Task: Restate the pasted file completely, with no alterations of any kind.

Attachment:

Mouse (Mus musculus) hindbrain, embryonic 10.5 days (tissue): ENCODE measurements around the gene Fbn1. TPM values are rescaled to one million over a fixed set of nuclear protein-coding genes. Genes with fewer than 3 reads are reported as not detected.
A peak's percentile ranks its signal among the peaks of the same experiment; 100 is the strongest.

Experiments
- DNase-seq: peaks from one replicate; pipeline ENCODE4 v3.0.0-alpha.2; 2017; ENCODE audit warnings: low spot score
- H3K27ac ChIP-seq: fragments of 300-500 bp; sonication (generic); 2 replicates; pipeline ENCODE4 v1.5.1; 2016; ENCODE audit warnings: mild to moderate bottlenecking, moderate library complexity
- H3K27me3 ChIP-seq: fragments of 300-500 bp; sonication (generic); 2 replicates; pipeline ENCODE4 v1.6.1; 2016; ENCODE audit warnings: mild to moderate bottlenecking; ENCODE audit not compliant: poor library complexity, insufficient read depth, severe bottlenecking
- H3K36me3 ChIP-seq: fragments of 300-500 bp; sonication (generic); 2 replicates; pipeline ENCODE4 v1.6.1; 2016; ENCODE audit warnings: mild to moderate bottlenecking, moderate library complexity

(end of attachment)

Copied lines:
Mouse (Mus musculus) hindbrain, embryonic 10.5 days (tissue): ENCODE measurements around the gene Fbn1. TPM values are rescaled to one million over a fixed set of nuclear protein-coding genes. Genes with fewer than 3 reads are reported as not detected.
A peak's percentile ranks its signal among the peaks of the same experiment; 100 is the strongest.

Experiments
- DNase-seq: peaks from one replicate; pipeline ENCODE4 v3.0.0-alpha.2; 2017; ENCODE audit warnings: low spot score
- H3K27ac ChIP-seq: fragments of 300-500 bp; sonication (generic); 2 replicates; pipeline ENCODE4 v1.5.1; 2016; ENCODE audit warnings: mild to moderate bottlenecking, moderate library complexity
- H3K27me3 ChIP-seq: fragments of 300-500 bp; sonication (generic); 2 replicates; pipeline ENCODE4 v1.6.1; 2016; ENCODE audit warnings: mild to moderate bottlenecking; ENCODE audit not compliant: poor library complexity, insufficient read depth, severe bottlenecking
- H3K36me3 ChIP-seq: fragments of 300-500 bp; sonication (generic); 2 replicates; pipeline ENCODE4 v1.6.1; 2016; ENCODE audit warnings: mild to moderate bottlenecking, moderate library complexity